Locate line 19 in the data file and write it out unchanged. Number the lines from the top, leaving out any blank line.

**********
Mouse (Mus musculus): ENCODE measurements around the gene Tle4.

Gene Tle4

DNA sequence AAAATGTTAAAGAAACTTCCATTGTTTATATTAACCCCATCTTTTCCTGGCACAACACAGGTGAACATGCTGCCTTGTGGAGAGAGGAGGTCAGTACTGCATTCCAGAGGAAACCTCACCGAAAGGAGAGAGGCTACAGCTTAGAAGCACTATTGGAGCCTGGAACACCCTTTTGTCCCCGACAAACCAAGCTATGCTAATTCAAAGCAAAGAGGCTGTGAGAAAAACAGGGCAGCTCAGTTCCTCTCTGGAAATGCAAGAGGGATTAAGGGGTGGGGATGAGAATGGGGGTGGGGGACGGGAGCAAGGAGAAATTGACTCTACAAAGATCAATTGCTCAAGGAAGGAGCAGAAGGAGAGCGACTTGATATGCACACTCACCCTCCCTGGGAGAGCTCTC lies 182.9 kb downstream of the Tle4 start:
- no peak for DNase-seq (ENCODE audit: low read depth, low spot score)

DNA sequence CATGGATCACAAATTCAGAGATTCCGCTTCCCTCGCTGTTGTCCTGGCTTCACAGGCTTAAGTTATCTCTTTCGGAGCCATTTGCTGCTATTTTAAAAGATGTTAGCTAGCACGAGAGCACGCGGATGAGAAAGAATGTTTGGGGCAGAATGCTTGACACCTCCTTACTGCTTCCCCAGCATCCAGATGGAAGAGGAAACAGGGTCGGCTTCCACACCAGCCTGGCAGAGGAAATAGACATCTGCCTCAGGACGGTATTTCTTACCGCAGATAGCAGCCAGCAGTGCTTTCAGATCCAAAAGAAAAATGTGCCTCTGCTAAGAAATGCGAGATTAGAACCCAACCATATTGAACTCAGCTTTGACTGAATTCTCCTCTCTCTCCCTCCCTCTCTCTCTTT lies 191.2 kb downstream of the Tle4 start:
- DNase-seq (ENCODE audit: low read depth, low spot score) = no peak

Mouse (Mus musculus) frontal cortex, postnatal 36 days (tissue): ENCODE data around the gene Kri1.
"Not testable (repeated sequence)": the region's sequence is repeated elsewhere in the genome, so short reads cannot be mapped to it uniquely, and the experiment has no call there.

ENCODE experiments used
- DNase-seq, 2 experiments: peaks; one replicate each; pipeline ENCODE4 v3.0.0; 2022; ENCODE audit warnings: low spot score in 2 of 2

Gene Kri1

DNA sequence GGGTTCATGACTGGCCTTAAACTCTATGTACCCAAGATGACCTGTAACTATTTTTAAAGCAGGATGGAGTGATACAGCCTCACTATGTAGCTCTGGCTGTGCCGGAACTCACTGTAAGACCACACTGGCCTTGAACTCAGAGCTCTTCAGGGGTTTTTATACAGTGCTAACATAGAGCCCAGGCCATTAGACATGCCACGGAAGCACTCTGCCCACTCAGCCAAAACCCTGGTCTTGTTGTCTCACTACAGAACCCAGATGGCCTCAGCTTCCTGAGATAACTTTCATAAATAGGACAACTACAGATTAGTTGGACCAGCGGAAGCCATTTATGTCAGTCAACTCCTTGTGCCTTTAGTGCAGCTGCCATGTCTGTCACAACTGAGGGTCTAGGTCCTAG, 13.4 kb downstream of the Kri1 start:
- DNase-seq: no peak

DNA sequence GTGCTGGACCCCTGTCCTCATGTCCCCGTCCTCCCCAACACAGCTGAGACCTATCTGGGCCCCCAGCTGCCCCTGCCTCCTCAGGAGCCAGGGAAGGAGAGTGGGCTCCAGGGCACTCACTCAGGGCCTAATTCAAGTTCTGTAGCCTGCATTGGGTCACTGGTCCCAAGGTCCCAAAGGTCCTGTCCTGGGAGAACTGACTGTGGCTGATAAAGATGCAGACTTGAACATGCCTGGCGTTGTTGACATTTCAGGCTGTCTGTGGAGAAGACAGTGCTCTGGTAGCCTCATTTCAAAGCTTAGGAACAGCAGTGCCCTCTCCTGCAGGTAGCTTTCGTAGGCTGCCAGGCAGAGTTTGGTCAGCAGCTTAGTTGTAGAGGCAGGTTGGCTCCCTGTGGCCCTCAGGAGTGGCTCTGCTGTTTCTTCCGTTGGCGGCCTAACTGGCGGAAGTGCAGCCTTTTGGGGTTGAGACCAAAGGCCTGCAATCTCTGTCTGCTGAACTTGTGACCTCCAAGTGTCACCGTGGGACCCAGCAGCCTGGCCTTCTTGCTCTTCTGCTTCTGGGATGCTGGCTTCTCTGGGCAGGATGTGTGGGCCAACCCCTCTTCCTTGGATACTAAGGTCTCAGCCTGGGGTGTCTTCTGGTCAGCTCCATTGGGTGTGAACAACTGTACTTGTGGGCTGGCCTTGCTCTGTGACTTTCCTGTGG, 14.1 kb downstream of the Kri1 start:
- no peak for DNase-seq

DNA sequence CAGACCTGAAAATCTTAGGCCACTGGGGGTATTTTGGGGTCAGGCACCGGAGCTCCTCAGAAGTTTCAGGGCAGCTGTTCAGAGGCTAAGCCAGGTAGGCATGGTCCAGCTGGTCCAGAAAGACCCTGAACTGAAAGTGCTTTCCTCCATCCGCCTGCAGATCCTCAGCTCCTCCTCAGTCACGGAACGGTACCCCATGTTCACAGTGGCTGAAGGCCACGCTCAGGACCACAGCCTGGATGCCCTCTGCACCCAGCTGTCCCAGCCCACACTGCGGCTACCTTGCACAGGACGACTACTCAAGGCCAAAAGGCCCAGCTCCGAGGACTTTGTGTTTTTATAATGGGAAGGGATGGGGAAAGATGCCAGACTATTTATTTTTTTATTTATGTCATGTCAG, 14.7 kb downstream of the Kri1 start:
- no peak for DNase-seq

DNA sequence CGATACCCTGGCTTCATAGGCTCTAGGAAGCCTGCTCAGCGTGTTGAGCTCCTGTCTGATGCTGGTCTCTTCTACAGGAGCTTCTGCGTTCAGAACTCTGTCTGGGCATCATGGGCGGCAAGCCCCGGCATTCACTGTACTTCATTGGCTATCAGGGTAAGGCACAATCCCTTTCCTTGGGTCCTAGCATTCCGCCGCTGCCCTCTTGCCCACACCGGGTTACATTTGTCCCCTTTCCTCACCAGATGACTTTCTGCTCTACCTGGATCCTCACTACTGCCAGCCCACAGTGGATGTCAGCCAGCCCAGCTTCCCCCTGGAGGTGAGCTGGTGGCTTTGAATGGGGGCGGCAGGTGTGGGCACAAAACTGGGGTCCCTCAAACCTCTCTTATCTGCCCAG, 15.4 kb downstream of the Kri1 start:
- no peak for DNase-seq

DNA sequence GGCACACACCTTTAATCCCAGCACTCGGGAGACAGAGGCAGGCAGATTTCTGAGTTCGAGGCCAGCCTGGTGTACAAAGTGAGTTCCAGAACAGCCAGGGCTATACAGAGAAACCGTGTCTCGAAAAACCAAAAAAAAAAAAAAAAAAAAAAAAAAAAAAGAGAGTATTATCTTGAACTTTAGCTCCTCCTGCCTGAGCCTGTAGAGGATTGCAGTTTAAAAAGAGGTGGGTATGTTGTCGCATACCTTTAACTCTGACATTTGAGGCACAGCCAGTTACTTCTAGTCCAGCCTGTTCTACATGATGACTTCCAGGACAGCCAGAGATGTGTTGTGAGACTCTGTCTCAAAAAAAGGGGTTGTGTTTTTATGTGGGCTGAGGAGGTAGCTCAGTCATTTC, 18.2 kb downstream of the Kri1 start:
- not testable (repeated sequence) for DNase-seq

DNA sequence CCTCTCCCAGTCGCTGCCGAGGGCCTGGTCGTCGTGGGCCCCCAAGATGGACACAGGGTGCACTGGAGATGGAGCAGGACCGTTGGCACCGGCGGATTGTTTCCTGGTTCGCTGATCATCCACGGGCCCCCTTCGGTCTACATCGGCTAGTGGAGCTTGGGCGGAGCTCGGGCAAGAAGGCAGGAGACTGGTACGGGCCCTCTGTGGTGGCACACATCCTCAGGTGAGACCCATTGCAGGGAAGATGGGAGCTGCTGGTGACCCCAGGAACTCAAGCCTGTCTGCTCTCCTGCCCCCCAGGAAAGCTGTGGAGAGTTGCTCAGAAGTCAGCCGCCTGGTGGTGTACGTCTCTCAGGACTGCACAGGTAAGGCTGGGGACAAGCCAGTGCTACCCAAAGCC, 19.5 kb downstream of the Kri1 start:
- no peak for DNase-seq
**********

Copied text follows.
- no peak for DNase-seq